Buffett’s company is one of the largest companies in the world and he only has 25 employees in his office. Why do you think this is? Because he doesn’t want more employees. He doesn’t like hiring, training, and managing employees. Companies of a similar size would have hundreds of employees at headquarters. He doesn’t care what other companies do. He does what he wants and he is happier and more successful because of it.

Consider that all other large fortune 500 companies have committees, public relations departments, investor relation departments, and general counsel on staff. He doesn’t. How much time, money and aggravation is eliminated by not doing what other companies do?

Think about your business for a minute.

Have you designed a business you truly love?
Does going to work feel like play to you?

If your answer to either question is “NO” then you’re probably doing things simply because other people, or other businesses do them. You’re copying instead of thinking.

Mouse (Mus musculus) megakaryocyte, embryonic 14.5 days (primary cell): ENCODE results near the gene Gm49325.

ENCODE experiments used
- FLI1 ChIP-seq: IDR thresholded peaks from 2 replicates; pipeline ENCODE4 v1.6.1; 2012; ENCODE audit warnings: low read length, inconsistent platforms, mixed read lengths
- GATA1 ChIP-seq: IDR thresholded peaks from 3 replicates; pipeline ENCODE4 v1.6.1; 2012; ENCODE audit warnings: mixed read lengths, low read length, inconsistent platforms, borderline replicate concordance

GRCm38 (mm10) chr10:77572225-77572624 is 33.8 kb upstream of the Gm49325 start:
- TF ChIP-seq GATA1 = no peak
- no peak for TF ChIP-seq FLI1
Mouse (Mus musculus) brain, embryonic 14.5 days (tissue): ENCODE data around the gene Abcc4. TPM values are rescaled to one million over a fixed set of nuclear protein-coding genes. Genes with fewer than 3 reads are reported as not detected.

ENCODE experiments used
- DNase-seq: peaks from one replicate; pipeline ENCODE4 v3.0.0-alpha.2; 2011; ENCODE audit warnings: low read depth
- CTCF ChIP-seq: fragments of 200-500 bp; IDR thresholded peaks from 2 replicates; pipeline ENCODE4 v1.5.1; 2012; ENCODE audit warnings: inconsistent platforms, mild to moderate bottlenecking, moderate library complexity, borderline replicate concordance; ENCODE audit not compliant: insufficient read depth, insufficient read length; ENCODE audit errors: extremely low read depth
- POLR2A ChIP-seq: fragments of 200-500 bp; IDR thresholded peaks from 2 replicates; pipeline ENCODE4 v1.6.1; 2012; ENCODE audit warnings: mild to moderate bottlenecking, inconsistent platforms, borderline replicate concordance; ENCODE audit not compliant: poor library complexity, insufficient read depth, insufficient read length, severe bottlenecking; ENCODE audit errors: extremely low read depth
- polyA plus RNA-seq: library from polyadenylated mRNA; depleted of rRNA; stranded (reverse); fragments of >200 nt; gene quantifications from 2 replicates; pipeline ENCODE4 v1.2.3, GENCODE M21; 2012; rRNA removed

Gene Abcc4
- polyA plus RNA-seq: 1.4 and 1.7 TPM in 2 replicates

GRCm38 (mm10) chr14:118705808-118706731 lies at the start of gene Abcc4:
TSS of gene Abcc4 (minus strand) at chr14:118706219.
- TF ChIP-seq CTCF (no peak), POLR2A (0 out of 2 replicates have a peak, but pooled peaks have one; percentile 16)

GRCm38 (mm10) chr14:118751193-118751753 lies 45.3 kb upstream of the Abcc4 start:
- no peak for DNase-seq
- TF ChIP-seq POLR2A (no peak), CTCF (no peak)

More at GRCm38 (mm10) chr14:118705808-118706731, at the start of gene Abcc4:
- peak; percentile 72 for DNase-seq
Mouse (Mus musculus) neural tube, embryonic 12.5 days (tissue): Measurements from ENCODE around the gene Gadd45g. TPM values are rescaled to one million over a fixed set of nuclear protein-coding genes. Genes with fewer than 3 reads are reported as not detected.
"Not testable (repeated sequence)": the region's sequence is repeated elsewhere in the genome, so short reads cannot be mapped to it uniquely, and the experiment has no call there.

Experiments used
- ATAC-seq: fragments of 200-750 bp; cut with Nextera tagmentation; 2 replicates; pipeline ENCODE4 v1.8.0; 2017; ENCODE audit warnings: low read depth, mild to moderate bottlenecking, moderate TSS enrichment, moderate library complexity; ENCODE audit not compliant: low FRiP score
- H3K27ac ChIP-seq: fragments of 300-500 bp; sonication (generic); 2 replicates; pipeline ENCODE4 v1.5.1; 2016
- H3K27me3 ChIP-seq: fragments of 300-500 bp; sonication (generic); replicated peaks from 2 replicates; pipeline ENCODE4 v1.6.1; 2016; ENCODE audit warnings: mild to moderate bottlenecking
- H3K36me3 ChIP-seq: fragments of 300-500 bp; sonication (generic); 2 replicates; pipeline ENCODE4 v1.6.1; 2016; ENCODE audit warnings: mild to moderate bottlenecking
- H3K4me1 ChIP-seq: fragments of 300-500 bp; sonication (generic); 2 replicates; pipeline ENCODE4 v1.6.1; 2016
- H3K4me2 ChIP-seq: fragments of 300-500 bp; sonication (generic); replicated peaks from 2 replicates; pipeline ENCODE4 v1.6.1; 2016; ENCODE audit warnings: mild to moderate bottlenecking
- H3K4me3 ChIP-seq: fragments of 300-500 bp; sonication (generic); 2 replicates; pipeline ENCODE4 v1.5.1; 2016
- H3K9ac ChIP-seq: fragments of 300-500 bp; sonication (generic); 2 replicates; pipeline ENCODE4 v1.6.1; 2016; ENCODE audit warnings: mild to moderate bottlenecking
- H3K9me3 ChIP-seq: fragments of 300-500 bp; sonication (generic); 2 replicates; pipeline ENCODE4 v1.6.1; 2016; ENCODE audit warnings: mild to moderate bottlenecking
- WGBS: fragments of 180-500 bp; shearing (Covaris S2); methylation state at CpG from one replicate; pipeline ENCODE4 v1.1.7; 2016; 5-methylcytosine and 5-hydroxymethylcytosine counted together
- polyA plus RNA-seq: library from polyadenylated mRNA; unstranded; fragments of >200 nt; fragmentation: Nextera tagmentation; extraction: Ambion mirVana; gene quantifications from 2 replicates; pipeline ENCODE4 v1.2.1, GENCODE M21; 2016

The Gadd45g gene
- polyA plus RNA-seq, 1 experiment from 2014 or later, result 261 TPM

Ed Latimore recently wrote:

“You have to understand something. This is the part that most people get caught up on because they have no imagination. When you lack imagination, you’re forced to accept your surroundings as they appear to be. Changing your life seems impossible. You can’t see how space can be rearranged by sheer effort into a space that reflects your desires.”

This simple means you can create your dream business if you’re creative, resourceful, and willing to work to make it a reality.

I can still remember in my real estate business when I decided we would no longer attend home inspections for the homes we sold to our investor clients. Every listing agent was outraged. “How can you say you represent the buyer if you’re not going to attend their inspection? How can you call yourself a good agent if you don’t care about the inspection?”